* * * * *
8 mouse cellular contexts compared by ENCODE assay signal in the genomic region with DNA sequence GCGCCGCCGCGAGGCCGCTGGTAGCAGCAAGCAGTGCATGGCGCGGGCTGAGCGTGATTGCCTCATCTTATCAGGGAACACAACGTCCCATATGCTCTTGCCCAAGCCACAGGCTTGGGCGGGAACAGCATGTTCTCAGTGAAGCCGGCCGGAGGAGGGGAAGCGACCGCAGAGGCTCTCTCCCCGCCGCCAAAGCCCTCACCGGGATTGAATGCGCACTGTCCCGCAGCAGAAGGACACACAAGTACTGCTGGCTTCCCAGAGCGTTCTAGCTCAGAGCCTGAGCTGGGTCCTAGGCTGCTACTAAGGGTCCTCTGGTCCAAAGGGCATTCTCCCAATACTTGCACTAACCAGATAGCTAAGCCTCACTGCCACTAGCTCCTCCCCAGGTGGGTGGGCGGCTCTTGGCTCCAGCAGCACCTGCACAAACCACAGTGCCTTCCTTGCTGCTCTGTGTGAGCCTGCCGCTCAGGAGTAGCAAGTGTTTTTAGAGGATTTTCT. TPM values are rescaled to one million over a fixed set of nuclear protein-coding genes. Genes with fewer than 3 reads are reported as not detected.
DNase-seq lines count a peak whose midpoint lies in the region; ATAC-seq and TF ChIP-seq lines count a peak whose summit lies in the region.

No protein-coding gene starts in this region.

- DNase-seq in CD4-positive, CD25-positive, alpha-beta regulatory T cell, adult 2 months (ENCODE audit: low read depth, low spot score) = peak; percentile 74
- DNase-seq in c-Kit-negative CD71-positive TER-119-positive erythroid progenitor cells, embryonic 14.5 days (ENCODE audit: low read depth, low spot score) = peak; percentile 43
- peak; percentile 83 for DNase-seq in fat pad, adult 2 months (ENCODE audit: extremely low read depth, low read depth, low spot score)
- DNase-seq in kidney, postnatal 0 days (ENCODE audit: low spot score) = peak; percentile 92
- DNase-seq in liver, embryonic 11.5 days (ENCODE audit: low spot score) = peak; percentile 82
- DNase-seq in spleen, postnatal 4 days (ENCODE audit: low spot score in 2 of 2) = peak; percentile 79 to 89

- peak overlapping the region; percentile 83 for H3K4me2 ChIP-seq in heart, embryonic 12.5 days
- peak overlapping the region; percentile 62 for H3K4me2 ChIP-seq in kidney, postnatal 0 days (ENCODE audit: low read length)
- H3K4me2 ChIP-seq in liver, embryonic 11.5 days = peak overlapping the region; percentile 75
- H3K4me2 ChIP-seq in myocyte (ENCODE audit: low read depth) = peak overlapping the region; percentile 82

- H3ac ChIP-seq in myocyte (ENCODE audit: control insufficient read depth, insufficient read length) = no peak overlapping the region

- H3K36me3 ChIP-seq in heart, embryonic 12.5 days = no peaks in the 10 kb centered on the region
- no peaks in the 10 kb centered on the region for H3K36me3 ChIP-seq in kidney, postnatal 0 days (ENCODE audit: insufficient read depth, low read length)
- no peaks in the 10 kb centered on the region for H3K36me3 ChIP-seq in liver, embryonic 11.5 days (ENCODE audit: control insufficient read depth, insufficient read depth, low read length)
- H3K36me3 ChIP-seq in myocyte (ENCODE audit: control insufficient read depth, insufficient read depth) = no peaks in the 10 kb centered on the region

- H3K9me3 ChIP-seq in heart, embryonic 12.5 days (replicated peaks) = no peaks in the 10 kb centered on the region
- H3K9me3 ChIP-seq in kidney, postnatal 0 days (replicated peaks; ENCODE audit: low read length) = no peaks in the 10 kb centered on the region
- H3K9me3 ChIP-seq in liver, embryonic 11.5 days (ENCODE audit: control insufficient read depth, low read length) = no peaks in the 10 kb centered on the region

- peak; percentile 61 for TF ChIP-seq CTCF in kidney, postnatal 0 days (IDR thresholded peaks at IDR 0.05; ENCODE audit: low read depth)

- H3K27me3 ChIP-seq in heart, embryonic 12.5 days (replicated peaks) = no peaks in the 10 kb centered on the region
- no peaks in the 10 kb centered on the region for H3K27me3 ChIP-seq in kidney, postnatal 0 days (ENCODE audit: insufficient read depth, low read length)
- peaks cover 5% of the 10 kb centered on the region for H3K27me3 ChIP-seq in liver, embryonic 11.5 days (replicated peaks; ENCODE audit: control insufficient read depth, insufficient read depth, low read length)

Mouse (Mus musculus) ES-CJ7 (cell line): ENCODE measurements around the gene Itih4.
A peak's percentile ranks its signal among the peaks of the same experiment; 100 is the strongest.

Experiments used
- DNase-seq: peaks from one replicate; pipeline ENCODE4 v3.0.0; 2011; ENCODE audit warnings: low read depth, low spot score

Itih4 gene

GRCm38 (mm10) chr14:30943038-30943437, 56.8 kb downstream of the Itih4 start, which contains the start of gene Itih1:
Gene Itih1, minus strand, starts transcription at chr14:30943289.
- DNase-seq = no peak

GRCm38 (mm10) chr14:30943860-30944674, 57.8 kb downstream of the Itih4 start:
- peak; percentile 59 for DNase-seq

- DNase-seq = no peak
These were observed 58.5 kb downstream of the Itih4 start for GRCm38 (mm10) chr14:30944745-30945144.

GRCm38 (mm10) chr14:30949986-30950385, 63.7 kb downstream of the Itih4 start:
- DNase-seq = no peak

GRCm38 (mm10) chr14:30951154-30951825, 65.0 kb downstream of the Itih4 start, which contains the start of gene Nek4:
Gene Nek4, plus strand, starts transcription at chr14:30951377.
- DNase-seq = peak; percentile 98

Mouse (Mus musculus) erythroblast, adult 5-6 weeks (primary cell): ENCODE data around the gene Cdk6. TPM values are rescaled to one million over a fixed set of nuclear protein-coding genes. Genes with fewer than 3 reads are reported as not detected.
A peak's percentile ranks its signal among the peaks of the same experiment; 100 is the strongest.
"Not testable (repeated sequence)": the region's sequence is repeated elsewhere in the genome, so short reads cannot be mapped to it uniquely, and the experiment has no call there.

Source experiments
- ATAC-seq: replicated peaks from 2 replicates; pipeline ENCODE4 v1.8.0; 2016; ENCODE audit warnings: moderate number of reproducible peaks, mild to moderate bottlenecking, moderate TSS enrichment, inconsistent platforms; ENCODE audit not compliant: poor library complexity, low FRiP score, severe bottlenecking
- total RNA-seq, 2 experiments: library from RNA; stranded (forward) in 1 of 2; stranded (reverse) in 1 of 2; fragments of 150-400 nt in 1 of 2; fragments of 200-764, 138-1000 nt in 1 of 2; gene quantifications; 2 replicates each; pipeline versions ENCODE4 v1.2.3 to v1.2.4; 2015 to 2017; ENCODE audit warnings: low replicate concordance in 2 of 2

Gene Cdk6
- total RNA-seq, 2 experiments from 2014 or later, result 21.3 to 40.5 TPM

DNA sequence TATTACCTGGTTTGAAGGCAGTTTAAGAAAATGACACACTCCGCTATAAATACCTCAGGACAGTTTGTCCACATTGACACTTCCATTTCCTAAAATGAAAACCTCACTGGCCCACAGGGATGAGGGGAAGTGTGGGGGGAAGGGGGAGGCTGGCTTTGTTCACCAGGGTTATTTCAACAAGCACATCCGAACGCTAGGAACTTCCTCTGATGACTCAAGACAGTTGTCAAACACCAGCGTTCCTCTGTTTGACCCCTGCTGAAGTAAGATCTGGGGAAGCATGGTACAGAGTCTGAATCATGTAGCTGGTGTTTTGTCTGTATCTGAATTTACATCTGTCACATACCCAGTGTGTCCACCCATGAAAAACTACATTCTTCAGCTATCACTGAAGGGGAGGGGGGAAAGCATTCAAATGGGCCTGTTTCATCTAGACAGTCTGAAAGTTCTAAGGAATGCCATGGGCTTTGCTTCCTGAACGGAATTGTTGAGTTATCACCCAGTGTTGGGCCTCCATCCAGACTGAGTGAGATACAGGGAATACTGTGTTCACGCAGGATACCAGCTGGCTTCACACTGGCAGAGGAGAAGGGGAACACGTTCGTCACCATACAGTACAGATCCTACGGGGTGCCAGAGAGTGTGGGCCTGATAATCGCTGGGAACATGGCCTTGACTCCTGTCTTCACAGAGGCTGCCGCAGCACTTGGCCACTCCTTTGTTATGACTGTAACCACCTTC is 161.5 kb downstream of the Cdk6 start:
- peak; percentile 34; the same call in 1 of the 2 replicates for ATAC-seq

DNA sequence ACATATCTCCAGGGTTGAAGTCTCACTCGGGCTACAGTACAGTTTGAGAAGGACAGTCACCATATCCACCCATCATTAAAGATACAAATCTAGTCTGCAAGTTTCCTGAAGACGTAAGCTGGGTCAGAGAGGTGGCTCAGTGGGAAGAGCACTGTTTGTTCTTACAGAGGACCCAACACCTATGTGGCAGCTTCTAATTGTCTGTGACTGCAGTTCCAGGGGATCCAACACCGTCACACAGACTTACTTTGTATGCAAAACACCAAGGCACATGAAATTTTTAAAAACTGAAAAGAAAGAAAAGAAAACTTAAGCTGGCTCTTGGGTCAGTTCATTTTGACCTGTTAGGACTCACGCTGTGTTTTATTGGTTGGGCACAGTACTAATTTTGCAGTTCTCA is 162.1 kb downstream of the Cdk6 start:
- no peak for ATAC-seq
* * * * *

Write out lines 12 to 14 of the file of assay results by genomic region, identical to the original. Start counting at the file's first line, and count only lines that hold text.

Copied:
- H3K4me2 ChIP-seq in liver, embryonic 11.5 days = peak overlapping the region; percentile 75
- H3K4me2 ChIP-seq in myocyte (ENCODE audit: low read depth) = peak overlapping the region; percentile 82

- H3ac ChIP-seq in myocyte (ENCODE audit: control insufficient read depth, insufficient read length) = no peak overlapping the region